By , November 7, 2007 6:00 pm

The Collaborative Edge Decision Making Method  

     Hierarchical and collaborative models of decision making both have strengths and weaknesses. Hierarchical models can breed apathy and alienation, and the absenteeism, low productivity, and carelessness which can result. Collaborative models can lead to an inability to reach conclusions and to carry out effective action and can degenerate into power struggles over leadership. The Collaborative Edge Decision Making Method combines the benefits of both collaboration and hierarchy:

1. Benefits of Collaboration

     Collaboration, where people work together as equal colleagues toward a common goal, has the following benefits compared to strict, hierarchical, top-down decision making:

  • (a) The equal hearing of every viewpoint and the contribution of each person’s unique expert knowledge can lead to win/win decisions which are more inclusive and creative;
  • (b) Egalitarian expression of disagreement can address weaknesses, producing decisions that are objectively higher in quality;
  • (c) When participants have a say in decisions affecting them, even when they do not get all of what they want, they experience greater “ownership” of decisions and become more willing and motivated to carry the decisions out;
  • (d) Working together toward a common goal also produces feelings of friendship and collegiality which lead to greater enjoyment in working together and greater commitment to the group and the organization itself.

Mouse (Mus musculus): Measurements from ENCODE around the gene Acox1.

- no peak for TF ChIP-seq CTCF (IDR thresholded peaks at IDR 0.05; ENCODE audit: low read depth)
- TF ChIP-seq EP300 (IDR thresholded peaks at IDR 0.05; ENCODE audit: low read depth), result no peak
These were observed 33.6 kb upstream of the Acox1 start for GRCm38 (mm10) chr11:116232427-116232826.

2. Benefits of Hierarchy

     In most business settings, clear, hierarchical lines of authority and responsibility insure that:

  • (a) Decisions can be made within prescribed time limits;
  • (b) Specialized expertise of individuals can be utilized effectively;
  • (c) An overview of the entire organization’s objectives and projects can be developed by executives, in communication with any advisory Boards and shareholders. This overview can be communicated to managers, who can organize the efforts of work groups toward accomplishing these over-all objectives.
  • (d) “The buck stops here.” Clear lines of responsibility, and the accompanying power and authority needed to take responsibility, are established.

3. Coordinated Collaboration Component

      In pure consensual decision making, a decision is not made until everyone in the group feels able to go along with it. At the very least, dissenting group members have to be willing to say, “I’m not willing to participate in the project that way, but it’s okay with me if you three want to carry it out, “or, “I think there’s a better way to be found, but I’m willing to go along as long as we review the outcome in a month” or some such qualified assent.

     If someone is not able to agree in any way, it is assumed that the decision is flawed, some piece of information needed for problem-solving is missing, or not yet articulated, and the group will benefit from spending more time sitting with the decision until an acceptable solution arises. Committees can be formed to gather more information, and group members can spend time individually or in pairs using Intuitive Focusing to look for innovative solutions.

     However, in many situations within an organization, decisions have to be made on a timetable and passed along to other collaborative teams or up the hierarchy. Using the Coordinated Collaboration approach of the Collaborative Edge Decision Making method, a Coordinator or Project Manager can set time limits for Collaborative Decision Making and be empowered to make final decisions when the time limits are up and take these to other levels.  Coordinated Collaboration allows the benefits of collaboration within the time limits and structured responsibility of hierarchical organization, capitalizing upon the best of both models.

Read the complete article about Collaborative Edge Decision Making, including Hand Outs to use in applying the method immediately at meetings, at and in Spanish at

Dr. Kathy McGuire

Creative Edge Focusing (TM)

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